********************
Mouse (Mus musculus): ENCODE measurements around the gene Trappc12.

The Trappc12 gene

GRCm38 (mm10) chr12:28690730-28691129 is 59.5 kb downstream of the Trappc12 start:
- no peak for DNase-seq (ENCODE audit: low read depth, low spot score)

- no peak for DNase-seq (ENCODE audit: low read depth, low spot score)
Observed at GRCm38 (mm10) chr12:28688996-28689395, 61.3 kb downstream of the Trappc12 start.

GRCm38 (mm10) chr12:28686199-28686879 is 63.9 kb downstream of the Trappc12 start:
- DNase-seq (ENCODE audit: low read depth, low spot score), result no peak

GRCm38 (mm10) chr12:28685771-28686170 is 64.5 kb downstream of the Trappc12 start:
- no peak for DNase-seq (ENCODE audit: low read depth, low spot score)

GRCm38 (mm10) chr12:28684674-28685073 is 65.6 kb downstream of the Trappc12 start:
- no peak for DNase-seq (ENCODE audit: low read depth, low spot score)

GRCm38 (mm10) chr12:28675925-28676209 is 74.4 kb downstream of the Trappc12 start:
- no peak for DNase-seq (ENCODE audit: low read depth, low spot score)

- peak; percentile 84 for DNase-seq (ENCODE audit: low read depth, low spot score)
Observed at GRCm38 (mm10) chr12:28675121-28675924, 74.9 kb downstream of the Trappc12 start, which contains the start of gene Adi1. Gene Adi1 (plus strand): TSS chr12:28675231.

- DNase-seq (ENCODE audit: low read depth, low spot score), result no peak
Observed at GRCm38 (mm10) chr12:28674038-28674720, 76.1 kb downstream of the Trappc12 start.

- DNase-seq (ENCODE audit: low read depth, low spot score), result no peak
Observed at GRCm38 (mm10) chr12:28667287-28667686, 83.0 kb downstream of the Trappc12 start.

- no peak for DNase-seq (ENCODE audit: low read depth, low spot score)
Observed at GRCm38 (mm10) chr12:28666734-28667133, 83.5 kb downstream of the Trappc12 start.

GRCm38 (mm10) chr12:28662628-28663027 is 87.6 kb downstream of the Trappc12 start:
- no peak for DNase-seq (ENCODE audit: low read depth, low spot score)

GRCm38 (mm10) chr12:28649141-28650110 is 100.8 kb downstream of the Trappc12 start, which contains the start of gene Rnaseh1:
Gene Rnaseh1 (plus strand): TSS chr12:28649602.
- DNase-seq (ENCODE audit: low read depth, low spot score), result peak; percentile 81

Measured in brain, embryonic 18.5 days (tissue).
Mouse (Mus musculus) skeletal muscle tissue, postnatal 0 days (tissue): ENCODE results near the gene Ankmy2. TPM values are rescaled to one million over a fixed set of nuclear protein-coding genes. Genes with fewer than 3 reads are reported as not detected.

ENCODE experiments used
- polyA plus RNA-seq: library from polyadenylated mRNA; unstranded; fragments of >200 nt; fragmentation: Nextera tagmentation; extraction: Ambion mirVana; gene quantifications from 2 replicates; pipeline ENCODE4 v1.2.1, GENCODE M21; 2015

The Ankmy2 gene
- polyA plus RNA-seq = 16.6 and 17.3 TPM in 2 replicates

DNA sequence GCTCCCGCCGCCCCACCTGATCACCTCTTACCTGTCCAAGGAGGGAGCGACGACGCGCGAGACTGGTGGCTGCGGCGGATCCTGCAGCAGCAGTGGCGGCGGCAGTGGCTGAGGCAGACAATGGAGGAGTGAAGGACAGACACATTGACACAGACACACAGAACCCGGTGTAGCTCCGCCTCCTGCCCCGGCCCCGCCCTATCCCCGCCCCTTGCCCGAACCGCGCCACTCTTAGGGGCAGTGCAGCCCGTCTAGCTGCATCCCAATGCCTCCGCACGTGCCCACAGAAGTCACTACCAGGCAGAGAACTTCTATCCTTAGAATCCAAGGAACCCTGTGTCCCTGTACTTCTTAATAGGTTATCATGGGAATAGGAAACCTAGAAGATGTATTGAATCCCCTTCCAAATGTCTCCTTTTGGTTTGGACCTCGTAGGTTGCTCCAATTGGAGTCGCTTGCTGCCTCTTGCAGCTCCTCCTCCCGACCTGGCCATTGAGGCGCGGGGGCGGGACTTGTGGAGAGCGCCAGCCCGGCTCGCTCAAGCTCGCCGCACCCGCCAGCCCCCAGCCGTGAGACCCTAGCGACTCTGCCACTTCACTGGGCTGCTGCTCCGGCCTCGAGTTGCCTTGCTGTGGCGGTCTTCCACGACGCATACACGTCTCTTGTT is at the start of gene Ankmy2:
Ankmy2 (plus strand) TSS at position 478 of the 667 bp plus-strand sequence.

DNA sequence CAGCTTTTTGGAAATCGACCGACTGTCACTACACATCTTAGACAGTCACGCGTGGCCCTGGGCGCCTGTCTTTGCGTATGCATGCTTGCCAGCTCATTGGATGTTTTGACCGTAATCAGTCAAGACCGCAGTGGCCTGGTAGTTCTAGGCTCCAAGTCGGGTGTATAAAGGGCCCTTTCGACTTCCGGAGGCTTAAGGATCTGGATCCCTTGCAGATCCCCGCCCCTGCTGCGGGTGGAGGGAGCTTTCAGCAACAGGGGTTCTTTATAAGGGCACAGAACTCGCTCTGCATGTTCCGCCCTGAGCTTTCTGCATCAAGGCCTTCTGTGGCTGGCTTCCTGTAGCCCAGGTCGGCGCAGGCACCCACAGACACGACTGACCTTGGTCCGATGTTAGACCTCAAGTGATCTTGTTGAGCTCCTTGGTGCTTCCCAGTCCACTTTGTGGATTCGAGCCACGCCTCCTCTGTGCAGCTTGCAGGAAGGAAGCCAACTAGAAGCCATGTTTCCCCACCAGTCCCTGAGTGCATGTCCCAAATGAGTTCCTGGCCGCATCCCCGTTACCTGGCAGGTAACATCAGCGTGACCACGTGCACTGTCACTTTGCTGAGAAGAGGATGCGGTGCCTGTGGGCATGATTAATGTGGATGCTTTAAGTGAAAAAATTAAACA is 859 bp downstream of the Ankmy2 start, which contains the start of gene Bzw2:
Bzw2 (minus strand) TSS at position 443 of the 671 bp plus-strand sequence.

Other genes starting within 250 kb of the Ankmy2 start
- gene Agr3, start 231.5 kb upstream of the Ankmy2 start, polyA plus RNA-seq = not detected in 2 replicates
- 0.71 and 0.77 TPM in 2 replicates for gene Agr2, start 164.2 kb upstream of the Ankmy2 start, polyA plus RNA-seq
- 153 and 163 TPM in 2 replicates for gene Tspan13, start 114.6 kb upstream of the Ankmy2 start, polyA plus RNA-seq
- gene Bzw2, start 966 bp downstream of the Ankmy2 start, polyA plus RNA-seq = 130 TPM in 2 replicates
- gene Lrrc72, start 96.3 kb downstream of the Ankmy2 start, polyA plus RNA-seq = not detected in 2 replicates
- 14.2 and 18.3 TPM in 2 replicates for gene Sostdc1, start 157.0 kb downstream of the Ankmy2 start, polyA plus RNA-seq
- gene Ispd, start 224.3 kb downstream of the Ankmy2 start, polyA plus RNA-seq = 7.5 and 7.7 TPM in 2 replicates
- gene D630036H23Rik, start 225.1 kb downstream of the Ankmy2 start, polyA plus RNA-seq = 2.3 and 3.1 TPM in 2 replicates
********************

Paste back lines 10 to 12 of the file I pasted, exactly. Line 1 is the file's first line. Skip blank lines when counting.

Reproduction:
- no peak for DNase-seq (ENCODE audit: low read depth, low spot score)

GRCm38 (mm10) chr12:28684674-28685073 is 65.6 kb downstream of the Trappc12 start:
- no peak for DNase-seq (ENCODE audit: low read depth, low spot score)